What makes a garden? Many factors make up a garden, we have colour, movement, sound, texture and of course the busy wildlife… both good and bad. But, if you take away the ability to see the colour and movement you are still left with the sounds and texture, but it’s the smells of the garden in particular the scent you get from the plants take over from the colour. Or putting it another way, how many of us have sat in the garden and closed our eyes just to take in the smells and sounds of the garden.
For me, scent is the most important factor of a garden and if used well it gives the garden another dimension. This can range from the subtle little whistle you get when you are walking through a garden that makes you go back to investigate, or to the less subtle… ‘what’s that bloody smell’. Sometimes admittedly the ‘what’s that bloody smell’ can either be a Fox or the compost heap… I’ll come to that one later.
And scent can be found all year round in the garden…
The Winter we have the wonderful Hamamelis (Witch Hazel) known for having a spicy fragrance and spider like flowers.
My personal Winter favourite has to be Chimonanthus preacox (Winter sweet).
But we also cannot forget the good old Sarcococca confusa (Sweet box or Christmas box), too many Sarcococca to list they originate from China and the Himalayas and is related to the Common Box.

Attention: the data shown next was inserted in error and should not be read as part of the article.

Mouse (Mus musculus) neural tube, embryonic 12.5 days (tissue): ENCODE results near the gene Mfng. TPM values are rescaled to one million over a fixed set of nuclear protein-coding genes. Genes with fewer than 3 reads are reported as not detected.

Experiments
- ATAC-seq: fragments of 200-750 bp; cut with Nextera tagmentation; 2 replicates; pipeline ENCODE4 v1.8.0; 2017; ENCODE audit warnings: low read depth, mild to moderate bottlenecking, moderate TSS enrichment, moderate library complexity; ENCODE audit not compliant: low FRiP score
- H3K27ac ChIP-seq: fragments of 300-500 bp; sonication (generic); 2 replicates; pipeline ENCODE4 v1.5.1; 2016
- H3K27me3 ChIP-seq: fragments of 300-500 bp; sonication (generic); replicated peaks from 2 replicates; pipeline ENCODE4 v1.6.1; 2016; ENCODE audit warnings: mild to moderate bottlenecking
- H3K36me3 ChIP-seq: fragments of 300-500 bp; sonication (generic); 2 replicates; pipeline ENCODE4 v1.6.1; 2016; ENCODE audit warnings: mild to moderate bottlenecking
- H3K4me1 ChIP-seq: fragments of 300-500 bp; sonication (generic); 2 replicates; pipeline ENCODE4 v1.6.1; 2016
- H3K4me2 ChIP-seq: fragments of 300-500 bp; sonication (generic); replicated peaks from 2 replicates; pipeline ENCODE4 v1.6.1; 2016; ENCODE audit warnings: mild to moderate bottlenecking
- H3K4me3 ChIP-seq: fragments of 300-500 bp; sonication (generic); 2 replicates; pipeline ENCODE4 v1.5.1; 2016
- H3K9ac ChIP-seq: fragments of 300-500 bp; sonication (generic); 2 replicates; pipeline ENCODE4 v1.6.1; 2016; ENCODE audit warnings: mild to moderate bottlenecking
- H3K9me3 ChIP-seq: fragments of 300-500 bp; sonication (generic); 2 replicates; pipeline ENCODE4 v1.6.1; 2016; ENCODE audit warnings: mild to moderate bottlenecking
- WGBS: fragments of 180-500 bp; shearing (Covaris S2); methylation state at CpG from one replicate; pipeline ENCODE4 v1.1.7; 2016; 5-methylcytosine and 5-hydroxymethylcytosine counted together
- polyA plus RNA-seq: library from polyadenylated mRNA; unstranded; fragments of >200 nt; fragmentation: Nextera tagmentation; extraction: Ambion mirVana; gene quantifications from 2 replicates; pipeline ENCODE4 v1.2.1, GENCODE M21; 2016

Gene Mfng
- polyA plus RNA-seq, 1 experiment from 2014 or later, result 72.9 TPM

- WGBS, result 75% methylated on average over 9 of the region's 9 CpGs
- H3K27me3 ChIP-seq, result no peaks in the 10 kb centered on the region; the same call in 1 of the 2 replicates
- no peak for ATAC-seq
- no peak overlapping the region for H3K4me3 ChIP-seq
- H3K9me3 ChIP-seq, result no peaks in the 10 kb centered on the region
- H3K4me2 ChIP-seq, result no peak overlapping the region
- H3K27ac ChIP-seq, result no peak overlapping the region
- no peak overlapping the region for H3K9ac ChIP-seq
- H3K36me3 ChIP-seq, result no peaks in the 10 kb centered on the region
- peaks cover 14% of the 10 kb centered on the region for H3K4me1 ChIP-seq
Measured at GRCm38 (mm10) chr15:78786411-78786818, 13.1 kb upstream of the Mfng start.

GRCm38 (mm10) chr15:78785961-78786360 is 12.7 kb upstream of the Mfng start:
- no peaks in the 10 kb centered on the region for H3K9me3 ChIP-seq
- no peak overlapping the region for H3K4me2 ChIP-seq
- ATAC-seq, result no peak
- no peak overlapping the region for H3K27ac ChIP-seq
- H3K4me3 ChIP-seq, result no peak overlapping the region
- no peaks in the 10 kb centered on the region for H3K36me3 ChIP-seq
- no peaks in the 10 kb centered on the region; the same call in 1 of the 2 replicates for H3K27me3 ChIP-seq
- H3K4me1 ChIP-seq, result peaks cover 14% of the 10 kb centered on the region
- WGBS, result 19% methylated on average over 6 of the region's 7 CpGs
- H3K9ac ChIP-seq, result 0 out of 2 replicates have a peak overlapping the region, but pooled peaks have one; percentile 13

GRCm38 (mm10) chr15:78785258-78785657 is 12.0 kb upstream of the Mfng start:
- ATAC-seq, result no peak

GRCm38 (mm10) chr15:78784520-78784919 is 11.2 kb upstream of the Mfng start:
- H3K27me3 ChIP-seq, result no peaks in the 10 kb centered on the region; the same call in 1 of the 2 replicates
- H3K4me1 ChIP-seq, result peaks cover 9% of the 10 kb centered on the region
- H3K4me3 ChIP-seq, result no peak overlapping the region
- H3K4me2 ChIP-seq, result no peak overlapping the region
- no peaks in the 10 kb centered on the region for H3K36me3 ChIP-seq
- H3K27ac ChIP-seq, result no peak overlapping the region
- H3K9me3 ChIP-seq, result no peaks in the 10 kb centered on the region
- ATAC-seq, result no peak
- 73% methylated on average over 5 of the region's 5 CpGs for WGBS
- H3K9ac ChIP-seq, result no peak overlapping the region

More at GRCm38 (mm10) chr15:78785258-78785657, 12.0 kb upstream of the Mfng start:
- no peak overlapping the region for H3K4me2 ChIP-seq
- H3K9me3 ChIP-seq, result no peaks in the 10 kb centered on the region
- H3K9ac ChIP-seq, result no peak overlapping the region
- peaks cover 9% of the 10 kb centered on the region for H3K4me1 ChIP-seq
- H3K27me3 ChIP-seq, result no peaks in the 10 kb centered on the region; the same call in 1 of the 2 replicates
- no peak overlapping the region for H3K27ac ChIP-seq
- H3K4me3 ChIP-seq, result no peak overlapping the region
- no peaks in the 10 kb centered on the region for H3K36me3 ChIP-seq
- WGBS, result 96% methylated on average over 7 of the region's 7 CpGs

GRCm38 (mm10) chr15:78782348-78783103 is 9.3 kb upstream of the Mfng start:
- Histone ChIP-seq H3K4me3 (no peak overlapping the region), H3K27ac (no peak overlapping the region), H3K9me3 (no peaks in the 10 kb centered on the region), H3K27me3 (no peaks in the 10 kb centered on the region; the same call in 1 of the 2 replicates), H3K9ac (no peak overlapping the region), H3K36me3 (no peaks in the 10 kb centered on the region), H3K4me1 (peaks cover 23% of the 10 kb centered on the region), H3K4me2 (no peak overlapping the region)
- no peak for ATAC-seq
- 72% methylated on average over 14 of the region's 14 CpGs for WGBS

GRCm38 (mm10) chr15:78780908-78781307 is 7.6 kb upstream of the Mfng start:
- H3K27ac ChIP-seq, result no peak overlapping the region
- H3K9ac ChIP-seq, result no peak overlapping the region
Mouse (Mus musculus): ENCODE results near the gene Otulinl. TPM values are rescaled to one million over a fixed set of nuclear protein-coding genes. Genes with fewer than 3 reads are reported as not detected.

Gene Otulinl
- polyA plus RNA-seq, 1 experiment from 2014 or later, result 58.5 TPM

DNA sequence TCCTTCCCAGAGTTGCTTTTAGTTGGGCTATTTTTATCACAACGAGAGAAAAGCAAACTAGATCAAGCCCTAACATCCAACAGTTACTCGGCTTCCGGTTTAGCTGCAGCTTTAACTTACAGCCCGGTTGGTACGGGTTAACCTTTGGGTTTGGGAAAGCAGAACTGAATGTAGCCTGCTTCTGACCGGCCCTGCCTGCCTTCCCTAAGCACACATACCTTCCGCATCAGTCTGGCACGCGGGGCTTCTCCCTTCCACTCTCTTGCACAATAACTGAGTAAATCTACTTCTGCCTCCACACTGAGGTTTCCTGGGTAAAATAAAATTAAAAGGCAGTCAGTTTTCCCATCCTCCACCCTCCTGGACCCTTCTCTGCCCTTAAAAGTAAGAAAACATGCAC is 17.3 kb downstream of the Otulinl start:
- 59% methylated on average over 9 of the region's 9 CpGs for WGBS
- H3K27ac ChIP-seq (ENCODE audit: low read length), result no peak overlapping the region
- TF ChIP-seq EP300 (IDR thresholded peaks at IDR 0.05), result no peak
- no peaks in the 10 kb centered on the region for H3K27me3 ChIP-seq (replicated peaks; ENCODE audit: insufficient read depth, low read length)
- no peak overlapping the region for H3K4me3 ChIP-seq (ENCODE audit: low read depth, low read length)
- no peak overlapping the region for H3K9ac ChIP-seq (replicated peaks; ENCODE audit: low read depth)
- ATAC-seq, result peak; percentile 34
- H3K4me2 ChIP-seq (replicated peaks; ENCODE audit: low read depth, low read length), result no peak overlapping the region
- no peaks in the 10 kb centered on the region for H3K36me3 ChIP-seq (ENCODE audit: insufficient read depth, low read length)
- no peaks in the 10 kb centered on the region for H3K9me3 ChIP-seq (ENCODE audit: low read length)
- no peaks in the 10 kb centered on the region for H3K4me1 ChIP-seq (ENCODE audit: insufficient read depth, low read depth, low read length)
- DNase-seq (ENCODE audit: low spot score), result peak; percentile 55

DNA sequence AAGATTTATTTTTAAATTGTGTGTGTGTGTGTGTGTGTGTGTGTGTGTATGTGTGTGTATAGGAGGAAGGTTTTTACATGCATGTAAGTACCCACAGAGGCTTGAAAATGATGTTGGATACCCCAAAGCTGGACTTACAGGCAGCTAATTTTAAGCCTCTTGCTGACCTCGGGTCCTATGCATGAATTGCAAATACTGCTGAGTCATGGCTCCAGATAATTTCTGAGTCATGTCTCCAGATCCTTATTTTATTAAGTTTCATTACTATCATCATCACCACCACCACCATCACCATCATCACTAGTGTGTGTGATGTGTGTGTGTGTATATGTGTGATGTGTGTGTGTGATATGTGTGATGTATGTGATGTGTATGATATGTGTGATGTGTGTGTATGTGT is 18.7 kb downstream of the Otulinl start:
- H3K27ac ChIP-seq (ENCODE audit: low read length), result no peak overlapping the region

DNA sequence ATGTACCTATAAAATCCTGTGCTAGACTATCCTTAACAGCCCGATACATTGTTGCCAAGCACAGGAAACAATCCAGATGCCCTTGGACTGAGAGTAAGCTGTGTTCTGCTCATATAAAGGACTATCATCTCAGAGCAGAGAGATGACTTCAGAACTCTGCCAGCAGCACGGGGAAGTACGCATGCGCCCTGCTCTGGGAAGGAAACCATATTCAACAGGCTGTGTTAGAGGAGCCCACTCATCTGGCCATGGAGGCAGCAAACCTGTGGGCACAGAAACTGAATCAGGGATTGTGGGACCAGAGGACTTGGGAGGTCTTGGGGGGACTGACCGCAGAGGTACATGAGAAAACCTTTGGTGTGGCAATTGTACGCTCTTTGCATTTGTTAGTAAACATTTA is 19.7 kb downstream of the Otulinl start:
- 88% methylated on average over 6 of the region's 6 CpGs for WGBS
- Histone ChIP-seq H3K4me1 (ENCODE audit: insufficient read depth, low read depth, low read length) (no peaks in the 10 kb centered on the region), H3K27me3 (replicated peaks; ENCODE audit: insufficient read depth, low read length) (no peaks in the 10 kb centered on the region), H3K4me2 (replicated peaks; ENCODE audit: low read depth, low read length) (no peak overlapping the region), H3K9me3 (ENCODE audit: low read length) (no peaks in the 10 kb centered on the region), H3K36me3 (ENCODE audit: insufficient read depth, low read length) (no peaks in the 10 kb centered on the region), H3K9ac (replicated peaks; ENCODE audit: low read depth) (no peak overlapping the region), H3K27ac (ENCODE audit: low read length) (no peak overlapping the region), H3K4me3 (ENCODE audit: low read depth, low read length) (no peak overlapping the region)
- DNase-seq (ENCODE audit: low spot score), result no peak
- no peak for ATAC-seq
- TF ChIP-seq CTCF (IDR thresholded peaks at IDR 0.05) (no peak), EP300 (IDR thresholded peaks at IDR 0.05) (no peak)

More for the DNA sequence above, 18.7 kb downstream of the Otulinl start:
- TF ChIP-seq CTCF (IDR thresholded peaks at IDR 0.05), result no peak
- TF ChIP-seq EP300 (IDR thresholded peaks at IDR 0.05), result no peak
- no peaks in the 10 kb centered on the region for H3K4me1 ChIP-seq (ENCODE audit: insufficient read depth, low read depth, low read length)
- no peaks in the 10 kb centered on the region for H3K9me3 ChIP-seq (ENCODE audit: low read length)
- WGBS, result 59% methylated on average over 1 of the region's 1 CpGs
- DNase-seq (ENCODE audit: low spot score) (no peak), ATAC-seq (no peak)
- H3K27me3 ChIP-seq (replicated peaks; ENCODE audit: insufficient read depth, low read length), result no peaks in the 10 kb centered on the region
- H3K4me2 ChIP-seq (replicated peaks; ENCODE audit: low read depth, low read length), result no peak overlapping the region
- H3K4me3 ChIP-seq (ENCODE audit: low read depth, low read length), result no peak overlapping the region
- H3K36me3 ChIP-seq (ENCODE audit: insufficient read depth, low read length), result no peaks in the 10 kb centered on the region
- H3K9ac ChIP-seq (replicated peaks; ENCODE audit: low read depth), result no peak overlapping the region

Now for my all time favourite plant of all… Daphne odora ‘Aureomarginata. A beautiful evergreen shrub, that has the most perfect of all scented pale pink/purple flowers from February. A must have plant.
Scented everything for this time of year… well nearly everything. Far too many to list anyway, so I have chosen just one… Azara microphylla. An evergreen large shrub or small tree, with small yellow vanilla scented flowers in April. We have several of these in our gardens including Azara microphylla ‘Variegata’, they smell good in the spring and look good all year round.
Philadelphus ‘Belle Etoile’ (Mock Orange) a firm favourite amongst gardeners. A medium sized shrub that has white fragrant flowers in early summer, fully hardy and often grown along side paths so the fragrance is fully appreciated.
Again too many to choose from, so I’m going for another favourite of mine… Heliotropium arborescens ‘Chatsworth’ (Cherry pie/ Heliotrope ‘Chatsworth’), this has the best scent of all. It is a tender perennial with a scent has been likened to cooked Cherries.
Viburnum x bodnantense ‘Charles Lamont’ has pale pink tubular flowers from October right through to the new year, it is an upright medium sized deciduous shrub.
Abelia × grandiflora is a semi-evergreen shrub and has slightly scented pink flowers from late Summer through to the Autumn.
The Compost Heap
What a wonderful all year round aroma this has and the great thing is, in the summer when it is warmer, it’s wonderful scent is even more noticeable… especially when disturbed.
Oh, I deliberately left out Roses… that’s for another time.